Like A Girl

Pushing the conversation on gender equality.

Code Like A Girl

My Statement to Congress on Ending Workplace Sexual Harassment

Good afternoon Congresswoman Frankel, Congresswoman Brooks and members of the Women’s Caucus.

First, I want to thank you for holding this hearing today and giving me the opportunity to speak on behalf of women in tech, and for putting forth the time and energy to make the change we all so desperately wish to see in the world.

My name is Rachel Renock, I am a Cofounder and CEO of Wethos and I’m here today to represent the women of STEM who do not have the privilege of being able to represent themselves, for fear of retaliation.

I’m here today for the women of color, more specifically the Black women, whose companies are statistically outperforming their all male counter-parts, generating $44B a year in revenue, yet receive less than .2% of venture capital.

I’m here today for the young women, in college or fresh out, whose potential has been stifled by on-going fears of a working environment that does not welcome them.

I’m here today for the women of the generation that paved this road before me, whose lives have been spent tediously navigating and demanding more of a male-dominated corporate culture, only to enter tech 30 years later and be met with the same sexist dismissal; now dubbed “too old to hustle”.

My portion begins at 52:00:

I’m here for the queer women and non-binary femmes of the LGBTQ community who are statistically sexually harassed at exponentially higher rates than our cis/straight-counterparts.

My experience having entered tech at 25 to found a company built to connect people with more meaningful work is not an experience that is unique to me, or any woman or woman-identifying individual that has set out with the same or higher ambitions than their male counter-parts: to create a world-changing company. As a young gay white woman from a middle-class family, I’ve been awarded many privileges in my years on this earth, but I’ve also experienced many unnecessary and despicable obstacles.

At its smallest offense I’ve been dismissed. I’ve not been taken seriously. I’ve been talked down to, laughed at, and ridiculed for my efforts. At its worst offenses I’ve been told by an investor offering to write a half a million dollar check that my sexuality turned him on and I sat frozen while he made crude and hyper-sexualized comments about my female cofounders. All of this while attempting to emotionally manipulate me into believing that he and only he would ever invest in my company, leaving me with the choice to either walk away and put my success in jeopardy, or lock myself into a contract with him and his horrible behavior that could last 10+ years.

I walked away from him, a privilege that many women do not have, and 2 months later we raised $1M in venture capital. We also made the incredibly tough decision to come forward in the New York Times to help oust some of the most powerful men in tech for their poor behavior, putting our company and our careers on the line, much like I am doing today.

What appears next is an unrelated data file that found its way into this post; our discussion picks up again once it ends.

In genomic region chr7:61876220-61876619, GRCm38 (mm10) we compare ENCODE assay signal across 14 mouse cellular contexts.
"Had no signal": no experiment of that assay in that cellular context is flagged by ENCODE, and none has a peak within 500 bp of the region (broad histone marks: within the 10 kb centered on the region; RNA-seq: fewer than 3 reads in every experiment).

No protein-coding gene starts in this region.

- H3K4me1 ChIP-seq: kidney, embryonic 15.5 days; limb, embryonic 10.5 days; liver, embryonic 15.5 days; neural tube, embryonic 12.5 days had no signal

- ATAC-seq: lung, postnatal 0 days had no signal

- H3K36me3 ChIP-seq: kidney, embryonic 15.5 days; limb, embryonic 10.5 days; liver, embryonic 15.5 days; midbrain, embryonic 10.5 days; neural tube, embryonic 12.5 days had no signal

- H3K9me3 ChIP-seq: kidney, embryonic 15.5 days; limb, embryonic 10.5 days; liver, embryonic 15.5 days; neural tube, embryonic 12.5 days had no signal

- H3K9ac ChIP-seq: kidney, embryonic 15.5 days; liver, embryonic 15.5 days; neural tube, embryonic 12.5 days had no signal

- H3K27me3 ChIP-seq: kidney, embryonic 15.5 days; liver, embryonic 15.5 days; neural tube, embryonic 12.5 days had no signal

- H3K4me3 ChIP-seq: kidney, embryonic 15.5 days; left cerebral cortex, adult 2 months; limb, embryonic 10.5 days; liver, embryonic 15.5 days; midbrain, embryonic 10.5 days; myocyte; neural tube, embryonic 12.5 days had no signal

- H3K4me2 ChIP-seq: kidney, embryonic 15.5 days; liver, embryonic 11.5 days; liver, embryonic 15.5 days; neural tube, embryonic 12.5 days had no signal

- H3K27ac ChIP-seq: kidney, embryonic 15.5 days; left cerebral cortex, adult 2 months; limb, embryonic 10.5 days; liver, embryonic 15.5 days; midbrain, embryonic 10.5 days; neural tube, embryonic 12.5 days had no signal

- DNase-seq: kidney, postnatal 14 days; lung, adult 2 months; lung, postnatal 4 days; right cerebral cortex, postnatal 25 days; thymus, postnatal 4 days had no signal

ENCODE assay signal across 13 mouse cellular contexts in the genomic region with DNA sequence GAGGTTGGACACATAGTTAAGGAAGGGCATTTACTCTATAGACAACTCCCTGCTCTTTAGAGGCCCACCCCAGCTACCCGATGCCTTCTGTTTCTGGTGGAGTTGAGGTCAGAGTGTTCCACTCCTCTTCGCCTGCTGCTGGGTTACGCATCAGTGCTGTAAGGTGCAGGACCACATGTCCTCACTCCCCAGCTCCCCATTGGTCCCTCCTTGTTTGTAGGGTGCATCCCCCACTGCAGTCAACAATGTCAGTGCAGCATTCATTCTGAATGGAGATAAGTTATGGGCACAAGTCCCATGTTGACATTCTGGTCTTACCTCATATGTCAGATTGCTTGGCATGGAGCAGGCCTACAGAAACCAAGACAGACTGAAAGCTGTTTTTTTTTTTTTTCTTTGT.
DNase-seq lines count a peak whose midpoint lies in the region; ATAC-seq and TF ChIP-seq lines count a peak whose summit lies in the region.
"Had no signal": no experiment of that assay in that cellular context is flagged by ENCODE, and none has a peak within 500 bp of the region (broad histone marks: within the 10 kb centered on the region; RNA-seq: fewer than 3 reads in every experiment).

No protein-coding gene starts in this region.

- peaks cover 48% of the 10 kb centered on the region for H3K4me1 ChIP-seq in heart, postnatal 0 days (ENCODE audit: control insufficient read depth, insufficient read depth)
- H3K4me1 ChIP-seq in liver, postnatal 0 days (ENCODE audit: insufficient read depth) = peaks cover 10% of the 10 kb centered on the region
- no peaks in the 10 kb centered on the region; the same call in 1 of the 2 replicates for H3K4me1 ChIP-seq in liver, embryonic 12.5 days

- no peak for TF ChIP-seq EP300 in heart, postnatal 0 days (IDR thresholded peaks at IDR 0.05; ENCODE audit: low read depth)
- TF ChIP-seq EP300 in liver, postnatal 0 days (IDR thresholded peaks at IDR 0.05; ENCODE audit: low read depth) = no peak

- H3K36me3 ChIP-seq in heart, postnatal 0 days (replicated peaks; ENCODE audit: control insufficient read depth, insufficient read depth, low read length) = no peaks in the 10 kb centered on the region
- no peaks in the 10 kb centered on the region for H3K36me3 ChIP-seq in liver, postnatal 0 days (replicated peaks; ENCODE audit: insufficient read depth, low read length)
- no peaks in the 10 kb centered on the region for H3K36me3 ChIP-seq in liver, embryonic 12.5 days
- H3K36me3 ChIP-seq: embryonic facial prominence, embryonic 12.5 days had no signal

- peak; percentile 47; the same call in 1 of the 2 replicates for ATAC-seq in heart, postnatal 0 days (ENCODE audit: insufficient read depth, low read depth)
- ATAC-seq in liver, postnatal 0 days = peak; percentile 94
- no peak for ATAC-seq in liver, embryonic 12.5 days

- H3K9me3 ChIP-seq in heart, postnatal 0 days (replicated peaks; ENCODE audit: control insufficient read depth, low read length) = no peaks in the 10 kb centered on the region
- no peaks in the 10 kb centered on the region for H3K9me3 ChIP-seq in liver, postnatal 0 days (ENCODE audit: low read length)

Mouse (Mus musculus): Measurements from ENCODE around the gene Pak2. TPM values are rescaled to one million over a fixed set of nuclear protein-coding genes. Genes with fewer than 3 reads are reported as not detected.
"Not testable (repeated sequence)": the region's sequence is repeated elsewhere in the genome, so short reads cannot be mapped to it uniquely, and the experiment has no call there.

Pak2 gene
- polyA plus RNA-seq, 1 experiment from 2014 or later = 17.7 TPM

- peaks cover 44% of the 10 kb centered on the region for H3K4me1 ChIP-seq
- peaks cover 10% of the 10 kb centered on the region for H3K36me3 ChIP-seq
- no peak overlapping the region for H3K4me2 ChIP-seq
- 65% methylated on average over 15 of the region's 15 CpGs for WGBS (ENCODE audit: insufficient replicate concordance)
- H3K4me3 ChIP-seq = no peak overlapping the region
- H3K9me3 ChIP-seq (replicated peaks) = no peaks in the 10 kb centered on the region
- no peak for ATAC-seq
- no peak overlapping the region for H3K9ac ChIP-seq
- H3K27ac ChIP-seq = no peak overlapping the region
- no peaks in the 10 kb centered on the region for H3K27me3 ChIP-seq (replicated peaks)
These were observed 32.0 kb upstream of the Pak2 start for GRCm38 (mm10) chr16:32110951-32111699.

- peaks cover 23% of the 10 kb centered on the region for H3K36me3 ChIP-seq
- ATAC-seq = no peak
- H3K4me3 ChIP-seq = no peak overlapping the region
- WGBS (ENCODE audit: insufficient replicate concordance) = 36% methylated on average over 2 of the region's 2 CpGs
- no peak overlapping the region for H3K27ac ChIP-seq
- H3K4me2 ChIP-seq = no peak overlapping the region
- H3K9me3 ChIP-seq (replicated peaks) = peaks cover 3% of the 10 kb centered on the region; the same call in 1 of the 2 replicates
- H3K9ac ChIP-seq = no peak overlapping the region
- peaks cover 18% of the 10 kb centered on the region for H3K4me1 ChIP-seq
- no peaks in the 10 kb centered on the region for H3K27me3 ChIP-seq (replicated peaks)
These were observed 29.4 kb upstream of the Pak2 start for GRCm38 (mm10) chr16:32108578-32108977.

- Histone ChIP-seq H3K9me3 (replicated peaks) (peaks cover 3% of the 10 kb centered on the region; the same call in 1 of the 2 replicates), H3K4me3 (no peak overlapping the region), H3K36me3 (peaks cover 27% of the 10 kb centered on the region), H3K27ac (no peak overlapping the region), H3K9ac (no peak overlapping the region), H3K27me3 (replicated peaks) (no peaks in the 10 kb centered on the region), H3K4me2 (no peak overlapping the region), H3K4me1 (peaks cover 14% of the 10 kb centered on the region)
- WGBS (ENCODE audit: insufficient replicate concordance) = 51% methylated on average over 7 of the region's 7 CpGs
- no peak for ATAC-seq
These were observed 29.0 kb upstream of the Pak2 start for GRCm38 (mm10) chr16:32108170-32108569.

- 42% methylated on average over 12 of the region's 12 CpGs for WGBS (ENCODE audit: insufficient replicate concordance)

My story of redemption is not one that many women have the opportunity to experience. In fact, it is much more common for women to be driven out by this type of behavior, with countless opportunities lost and endless problems left unsolved, all so that we as a culture can continue to protect predators.

And so today I must ask: why do we continue to let companies squander the potential of women to protect the comfort of bad men? Why do we continue to let companies put a bad man’s desire to use his power to hit on women at free-will ahead of a woman’s desire to change the world?

I’m here to say that time is up.

I’m here to speak to you as a human first, and a woman second. A human with ambitions, with potential, with world-changing ideas like so many of the other female founders and contributors in tech that I speak to every single day.

I’m here to make a plea to be treated equally, and to make a plea for the women who want to be known for being more than just a statistic, who’s only desire is to be treated as people, and to be taken seriously.

I’m here today to demand an end to forced arbitration and NDA’s at a federal and state level in all cases of discrimination and harassment that silence and bully victims into conceding their livelihoods for fear of being put in danger — yet these predators continue to walk freely in the workplace, inevitably destined to strike again.

I’m here to represent the hundreds of thousands of opportunities lost by women in tech every single day because of their race, gender, age, class, sexual orientation, and disability, and to address a toxic power dynamic that eats away at the core of the American Dream.

We can no longer make false promises of equal opportunity, contingent on circumstances of being born into a place in society that we cannot control. We can no longer continue to teach women to “shrug it off” and to not listen to their own voices.

And so I ask you with every bit of courage that I can muster to help us make a change. I ask our male allies to join us in this fight to create a safe work environment for everyone. I ask us to be brave, to stand for what is right, not who, and to use your power to work together to push us toward a more equitable world, which I know with every bone in my body will only improve the lives of both women, AND men everywhere.

Thank you.

Link to full video: